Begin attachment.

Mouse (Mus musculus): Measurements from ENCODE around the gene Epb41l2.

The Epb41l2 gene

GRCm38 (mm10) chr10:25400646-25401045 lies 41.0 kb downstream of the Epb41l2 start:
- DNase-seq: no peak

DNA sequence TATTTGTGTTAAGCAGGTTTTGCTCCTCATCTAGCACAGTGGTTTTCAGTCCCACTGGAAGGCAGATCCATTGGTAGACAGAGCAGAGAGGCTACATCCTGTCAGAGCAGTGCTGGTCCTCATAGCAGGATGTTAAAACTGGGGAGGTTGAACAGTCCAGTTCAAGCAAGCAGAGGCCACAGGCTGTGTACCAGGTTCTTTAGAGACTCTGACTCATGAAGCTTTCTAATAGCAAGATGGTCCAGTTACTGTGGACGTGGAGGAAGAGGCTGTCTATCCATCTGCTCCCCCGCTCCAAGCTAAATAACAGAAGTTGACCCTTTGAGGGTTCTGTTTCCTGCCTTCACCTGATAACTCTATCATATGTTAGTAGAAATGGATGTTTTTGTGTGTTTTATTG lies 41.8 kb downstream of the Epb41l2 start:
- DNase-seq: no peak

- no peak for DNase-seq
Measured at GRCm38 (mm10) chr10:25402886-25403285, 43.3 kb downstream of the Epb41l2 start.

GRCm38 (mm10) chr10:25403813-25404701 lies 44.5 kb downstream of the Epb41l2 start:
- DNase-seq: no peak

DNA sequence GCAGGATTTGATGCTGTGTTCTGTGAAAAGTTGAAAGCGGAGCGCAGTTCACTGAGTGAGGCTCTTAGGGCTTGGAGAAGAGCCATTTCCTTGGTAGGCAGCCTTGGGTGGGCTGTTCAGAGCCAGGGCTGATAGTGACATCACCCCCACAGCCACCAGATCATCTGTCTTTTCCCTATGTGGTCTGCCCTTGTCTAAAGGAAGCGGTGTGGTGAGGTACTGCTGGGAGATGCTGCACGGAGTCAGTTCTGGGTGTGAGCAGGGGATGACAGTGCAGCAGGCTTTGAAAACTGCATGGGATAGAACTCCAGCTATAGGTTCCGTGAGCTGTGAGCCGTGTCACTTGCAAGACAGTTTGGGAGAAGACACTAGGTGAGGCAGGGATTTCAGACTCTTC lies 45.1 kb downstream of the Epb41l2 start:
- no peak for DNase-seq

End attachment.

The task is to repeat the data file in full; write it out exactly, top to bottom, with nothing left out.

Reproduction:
Mouse (Mus musculus): Measurements from ENCODE around the gene Epb41l2.

The Epb41l2 gene

GRCm38 (mm10) chr10:25400646-25401045 lies 41.0 kb downstream of the Epb41l2 start:
- DNase-seq: no peak

DNA sequence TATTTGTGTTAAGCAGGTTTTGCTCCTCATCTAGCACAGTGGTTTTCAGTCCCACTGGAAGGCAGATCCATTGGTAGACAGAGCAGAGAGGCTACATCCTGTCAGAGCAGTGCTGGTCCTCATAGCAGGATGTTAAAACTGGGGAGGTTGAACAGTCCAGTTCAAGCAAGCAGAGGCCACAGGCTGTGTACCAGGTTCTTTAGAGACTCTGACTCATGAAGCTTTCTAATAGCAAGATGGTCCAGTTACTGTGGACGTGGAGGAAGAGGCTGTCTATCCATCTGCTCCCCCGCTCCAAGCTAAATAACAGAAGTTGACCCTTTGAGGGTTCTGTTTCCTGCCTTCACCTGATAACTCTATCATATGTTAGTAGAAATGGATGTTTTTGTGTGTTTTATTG lies 41.8 kb downstream of the Epb41l2 start:
- DNase-seq: no peak

- no peak for DNase-seq
Measured at GRCm38 (mm10) chr10:25402886-25403285, 43.3 kb downstream of the Epb41l2 start.

GRCm38 (mm10) chr10:25403813-25404701 lies 44.5 kb downstream of the Epb41l2 start:
- DNase-seq: no peak

DNA sequence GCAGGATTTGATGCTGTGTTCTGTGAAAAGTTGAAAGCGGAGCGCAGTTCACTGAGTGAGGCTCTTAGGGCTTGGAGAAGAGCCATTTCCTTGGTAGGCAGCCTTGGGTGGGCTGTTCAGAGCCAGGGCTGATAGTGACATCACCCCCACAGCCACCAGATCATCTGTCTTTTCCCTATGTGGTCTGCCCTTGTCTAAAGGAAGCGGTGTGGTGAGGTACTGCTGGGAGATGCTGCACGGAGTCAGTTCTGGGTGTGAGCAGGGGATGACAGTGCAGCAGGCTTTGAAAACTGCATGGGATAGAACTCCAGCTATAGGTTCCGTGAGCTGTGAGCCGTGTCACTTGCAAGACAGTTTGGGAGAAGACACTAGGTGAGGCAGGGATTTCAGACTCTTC lies 45.1 kb downstream of the Epb41l2 start:
- no peak for DNase-seq